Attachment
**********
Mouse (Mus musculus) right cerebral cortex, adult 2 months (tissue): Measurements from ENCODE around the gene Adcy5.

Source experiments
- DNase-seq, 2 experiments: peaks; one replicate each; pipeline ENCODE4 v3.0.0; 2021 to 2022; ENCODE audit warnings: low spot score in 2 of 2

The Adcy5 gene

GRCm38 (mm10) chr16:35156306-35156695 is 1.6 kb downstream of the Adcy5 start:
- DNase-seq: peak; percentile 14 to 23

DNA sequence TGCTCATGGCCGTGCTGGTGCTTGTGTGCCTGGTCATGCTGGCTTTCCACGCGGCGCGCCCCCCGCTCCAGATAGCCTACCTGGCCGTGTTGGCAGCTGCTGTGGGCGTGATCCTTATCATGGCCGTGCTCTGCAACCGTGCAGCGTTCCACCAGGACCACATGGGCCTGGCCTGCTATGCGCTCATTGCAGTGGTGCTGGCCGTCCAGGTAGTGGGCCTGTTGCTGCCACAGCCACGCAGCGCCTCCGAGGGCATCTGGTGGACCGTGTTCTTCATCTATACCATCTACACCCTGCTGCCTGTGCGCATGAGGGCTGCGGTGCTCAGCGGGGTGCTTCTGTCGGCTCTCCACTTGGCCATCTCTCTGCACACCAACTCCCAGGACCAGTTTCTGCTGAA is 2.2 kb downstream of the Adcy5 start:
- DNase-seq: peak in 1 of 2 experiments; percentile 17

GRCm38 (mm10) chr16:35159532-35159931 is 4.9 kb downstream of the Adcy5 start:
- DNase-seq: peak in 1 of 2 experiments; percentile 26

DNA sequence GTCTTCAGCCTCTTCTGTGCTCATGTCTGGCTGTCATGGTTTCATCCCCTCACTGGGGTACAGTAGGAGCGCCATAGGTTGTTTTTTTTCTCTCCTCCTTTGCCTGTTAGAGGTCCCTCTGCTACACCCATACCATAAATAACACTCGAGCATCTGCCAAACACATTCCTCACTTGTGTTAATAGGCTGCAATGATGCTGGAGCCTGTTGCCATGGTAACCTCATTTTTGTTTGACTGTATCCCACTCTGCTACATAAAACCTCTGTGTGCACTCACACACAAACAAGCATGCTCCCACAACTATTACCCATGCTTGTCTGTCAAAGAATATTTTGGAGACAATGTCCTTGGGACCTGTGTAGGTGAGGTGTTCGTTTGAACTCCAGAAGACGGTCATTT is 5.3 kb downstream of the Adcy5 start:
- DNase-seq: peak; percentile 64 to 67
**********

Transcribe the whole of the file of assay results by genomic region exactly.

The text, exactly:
Mouse (Mus musculus) right cerebral cortex, adult 2 months (tissue): Measurements from ENCODE around the gene Adcy5.

Source experiments
- DNase-seq, 2 experiments: peaks; one replicate each; pipeline ENCODE4 v3.0.0; 2021 to 2022; ENCODE audit warnings: low spot score in 2 of 2

The Adcy5 gene

GRCm38 (mm10) chr16:35156306-35156695 is 1.6 kb downstream of the Adcy5 start:
- DNase-seq: peak; percentile 14 to 23

DNA sequence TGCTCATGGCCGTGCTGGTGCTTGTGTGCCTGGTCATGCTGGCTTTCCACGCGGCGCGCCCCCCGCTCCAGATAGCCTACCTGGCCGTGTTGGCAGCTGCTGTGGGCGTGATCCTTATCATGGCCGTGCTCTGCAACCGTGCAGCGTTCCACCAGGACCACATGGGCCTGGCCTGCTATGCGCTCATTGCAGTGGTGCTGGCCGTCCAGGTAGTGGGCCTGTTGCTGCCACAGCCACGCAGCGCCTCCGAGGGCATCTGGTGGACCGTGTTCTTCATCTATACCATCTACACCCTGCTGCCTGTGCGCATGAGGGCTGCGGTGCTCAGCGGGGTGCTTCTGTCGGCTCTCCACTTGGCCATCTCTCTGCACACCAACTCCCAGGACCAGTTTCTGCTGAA is 2.2 kb downstream of the Adcy5 start:
- DNase-seq: peak in 1 of 2 experiments; percentile 17

GRCm38 (mm10) chr16:35159532-35159931 is 4.9 kb downstream of the Adcy5 start:
- DNase-seq: peak in 1 of 2 experiments; percentile 26

DNA sequence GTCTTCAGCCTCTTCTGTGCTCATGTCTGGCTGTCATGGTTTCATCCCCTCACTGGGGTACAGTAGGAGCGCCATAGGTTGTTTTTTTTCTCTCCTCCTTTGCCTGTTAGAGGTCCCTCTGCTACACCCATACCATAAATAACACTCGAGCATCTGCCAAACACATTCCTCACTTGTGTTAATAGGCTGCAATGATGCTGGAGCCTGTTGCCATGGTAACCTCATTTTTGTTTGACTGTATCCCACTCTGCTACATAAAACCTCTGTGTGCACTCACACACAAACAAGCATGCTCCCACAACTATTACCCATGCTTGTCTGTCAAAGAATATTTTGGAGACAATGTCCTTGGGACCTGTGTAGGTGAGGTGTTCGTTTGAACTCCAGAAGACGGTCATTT is 5.3 kb downstream of the Adcy5 start:
- DNase-seq: peak; percentile 64 to 67